FANCY chewing corn with a numeric name?
The European Commission's decision is linked solely to imports. Cultivating and growing genetically modified sweet corn (GM MON 863) is still illegal. There are restrictions on GM MON 863 imports as well. According to the EC, GM MON 863 can be used only as animal fodder or as an ingredient in select products.
The European Council's decision to open the doors to GM MON 863 evoked fears and criticism from those that oppose GM food. Scientific studies, critics say, prove that GM food is not safe. Even Monsanto, the multinational biotechnology corporation that developed GM MON 863, released a study showing harmful effects of its genetically modified product on laboratory rats.
Slovak Environment Minister László Miklós voted against GM sweet corn imports at an EU session of environment ministers in June of 2005. Nevertheless, people at the Environment Ministry believe that genetically modified imports are safe for consumers as well as farmers.
"If the Monsanto's study showed even the slightest suspicion of health risks, the European Commission would never have agreed to [GM] goods," the director of biological safety at the Environment Ministry, Igor Ferenčík, told The Slovak Spectator.
So why did Minister Miklós vote against GM Mon 863? Ferenčík says the minister's no vote was linked to his efforts to ensure that each country reserve the individual right to decide whether it wants to import and/or cultivate GM food.
Ľubica Lacinová from the Slovak Academy of Sciences told The Slovak Spectator that Slovak farmers could benefit from the import of GM sweet corn plants. However, she admitted that there is no real benefit to the consumer.
Scientists insist that the disadvantages of GM food severally outweigh the advantages. Slovakia could endanger its eco-system if it ever decided to legalize the cultivation of genetically modified plants.
Even arguments that fewer pesticides are needed to support GM crops do not hold water. According to the US Agriculture Department, usage of pesticides in the US, where GM crops are routinely cultivated, increase year-on-year by tens of thousands of tonnes.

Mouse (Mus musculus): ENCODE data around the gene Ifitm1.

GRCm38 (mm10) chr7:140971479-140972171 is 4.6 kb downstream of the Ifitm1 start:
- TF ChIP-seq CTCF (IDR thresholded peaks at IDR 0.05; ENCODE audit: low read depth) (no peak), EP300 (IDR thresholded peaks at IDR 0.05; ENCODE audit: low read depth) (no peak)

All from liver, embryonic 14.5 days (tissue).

"The most common GM plant in the USA is a soy bean called Roundup Ready. It was developed to avoid the necessity of using the most common pesticide produced by Monsanto. According to the [US government] study, farmers that grow Roundup use twice as much pesticide compared to conventional farmers," Martina Badidová, a Greenpeace activist, told The Slovak Spectator.
Ľubica Lacinová from the Slovak Academy of Sciences agrees with Badidová. She says that theoretically, GM plants are designed to require fewer pesticides and phytocides. However, much research and many practical studies show that "farmers' logic functions in a different way". They often use more pesticides on GM food than necessary.
Lacinová explained that GM sweet corn plants are resistant to only a few strains of bugs and blight. According to studies conducted in USA, within eight to 10 years, bugs will develop a resistance to the most common pesticides, making it necessary to use more and stronger pesticides. This cycle eliminates the advantage of reduced crop spraying in the short term.
Monsanto wants to penetrate the EU market with its GM imports as well as start to cultivate its product in EU member states, says Lacinová. Currently, Monsanto has applied for import and cultivation permission from Germany.
The German division of Greenpeace filed a court motion requesting that the environmental organization obtain access to all available material on GM MON 863, including all studies and documentation produced by Monsanto.
Greenpeace won its case despite appeals by Monsanto. After it reviewed the material, Greenpeace issued a statement warning the public and EU commissioners against side effects in rats noticed during testing.
"Tested rats showed signs of developmental defects and severe liver deterioration," says Greenpeace.
Greenpeace issued its warning statement just two days after receiving all of the relevant material on GM MON 863. "That suggest to me that, considering the documentation is about 1,000 pages, Greenpeace could not have read it all," says Lacinová.
Badidová from Greenpeace believes that the European Commission gave way to pressure from the USA when it approved GM sweet corn imports.
In August, Madelyn E Spirnak, the advisor to the Department of State for Agriculture, visited Slovakia.
She told the Hospodárske noviny daily that the main goal of her visit was to meet with the government's representatives, business sector and non-government organizations to discuss US policies concerning GM agriculture plants.
Greenpeace called Ms Spirnak's visit a lobbying effort on behalf of US corporations trying to penetrate the EU market.
"Unfortunately, the European Commission does not seem to be strong enough to protect European farmers [and consumers] from this kind of pressure and step by step, it gives way under the strain," Badidová said.
29. Aug 2005 at 0:00 | Magdalena MacLeod